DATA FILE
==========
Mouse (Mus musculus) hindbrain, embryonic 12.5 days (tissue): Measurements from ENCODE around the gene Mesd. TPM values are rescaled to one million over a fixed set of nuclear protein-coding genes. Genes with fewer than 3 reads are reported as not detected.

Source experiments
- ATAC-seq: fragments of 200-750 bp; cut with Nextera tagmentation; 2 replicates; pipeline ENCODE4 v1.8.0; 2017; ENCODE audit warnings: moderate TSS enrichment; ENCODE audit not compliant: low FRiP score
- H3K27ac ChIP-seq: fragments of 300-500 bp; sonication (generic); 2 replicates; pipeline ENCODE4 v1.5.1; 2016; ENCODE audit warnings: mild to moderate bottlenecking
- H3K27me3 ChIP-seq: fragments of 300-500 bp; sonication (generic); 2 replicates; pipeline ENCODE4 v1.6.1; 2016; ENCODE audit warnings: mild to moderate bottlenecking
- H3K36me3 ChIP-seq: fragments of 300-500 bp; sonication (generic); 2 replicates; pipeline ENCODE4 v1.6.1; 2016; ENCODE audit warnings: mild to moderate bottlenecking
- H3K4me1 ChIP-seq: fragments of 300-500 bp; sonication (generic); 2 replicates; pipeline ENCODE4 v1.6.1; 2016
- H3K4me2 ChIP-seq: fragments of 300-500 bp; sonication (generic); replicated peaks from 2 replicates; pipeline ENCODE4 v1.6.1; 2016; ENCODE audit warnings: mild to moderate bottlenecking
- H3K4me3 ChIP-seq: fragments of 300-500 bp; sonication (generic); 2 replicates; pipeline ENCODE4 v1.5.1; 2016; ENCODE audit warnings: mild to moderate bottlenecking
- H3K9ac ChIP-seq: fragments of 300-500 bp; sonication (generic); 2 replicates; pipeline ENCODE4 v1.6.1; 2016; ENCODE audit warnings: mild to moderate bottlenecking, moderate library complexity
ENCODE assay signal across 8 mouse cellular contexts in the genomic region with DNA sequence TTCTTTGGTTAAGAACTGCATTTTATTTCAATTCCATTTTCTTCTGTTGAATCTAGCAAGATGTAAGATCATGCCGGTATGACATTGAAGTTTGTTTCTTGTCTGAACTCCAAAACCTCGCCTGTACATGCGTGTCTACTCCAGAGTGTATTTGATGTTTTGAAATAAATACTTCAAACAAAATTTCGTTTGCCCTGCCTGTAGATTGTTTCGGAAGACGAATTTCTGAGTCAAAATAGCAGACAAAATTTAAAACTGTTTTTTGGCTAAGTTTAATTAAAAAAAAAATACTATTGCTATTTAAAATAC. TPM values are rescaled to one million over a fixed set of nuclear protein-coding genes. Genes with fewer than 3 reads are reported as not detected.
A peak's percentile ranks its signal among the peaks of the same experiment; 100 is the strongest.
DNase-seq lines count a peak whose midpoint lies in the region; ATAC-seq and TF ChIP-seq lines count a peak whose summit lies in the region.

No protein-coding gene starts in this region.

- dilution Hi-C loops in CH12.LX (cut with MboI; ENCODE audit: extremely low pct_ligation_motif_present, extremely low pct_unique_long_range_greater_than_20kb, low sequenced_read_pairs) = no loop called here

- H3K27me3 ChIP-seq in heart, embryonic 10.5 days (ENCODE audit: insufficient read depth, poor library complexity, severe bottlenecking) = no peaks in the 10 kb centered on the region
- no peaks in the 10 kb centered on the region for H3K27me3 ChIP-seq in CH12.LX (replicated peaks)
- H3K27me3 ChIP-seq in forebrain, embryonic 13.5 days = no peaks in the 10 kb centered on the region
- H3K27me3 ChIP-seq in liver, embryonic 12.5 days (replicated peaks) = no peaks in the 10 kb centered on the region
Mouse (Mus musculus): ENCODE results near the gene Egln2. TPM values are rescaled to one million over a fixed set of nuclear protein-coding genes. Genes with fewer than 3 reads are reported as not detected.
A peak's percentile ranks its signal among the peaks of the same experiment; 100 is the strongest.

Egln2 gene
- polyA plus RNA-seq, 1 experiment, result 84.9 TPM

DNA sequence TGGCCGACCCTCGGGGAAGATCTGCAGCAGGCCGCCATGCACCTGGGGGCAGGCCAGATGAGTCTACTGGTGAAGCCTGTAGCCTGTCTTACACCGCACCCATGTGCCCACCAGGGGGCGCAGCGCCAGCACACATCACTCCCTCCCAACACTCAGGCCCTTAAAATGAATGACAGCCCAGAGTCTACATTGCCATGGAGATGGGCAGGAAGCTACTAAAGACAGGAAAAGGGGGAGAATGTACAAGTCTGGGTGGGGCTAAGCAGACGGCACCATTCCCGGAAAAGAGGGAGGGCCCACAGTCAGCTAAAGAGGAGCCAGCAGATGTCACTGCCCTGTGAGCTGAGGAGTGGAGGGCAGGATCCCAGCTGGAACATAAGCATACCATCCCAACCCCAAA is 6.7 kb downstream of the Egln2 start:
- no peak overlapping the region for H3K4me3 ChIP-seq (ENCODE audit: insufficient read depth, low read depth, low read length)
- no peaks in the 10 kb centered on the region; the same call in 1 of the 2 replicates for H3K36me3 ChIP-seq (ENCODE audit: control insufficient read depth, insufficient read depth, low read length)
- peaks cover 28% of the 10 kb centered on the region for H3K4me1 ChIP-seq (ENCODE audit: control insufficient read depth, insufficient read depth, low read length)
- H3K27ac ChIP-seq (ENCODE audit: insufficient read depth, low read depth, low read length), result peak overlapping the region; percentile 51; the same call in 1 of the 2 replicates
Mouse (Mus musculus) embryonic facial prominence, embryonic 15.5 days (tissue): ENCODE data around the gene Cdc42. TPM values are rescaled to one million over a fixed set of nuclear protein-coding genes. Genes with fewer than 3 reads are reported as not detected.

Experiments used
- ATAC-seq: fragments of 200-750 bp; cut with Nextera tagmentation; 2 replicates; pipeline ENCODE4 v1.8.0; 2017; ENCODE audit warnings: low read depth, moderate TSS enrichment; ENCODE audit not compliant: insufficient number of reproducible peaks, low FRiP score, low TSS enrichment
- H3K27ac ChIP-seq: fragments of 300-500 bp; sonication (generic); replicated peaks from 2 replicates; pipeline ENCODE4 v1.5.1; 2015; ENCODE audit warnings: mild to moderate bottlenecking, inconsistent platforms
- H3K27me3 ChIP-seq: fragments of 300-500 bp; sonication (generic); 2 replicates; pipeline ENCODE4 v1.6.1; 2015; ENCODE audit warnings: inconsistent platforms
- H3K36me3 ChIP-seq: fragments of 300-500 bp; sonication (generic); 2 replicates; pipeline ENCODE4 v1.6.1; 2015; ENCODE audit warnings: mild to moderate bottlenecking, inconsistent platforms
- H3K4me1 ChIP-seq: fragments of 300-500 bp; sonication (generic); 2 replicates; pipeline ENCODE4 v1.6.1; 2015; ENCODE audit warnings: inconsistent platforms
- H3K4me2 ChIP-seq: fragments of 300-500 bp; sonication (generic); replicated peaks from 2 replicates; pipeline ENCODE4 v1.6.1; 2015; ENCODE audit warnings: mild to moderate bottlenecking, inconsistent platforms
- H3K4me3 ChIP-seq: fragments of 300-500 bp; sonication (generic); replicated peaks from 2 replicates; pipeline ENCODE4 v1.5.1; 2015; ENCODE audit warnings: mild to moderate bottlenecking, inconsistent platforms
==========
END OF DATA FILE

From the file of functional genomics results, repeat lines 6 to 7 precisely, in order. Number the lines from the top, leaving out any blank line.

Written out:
- H3K36me3 ChIP-seq: fragments of 300-500 bp; sonication (generic); 2 replicates; pipeline ENCODE4 v1.6.1; 2016; ENCODE audit warnings: mild to moderate bottlenecking
- H3K4me1 ChIP-seq: fragments of 300-500 bp; sonication (generic); 2 replicates; pipeline ENCODE4 v1.6.1; 2016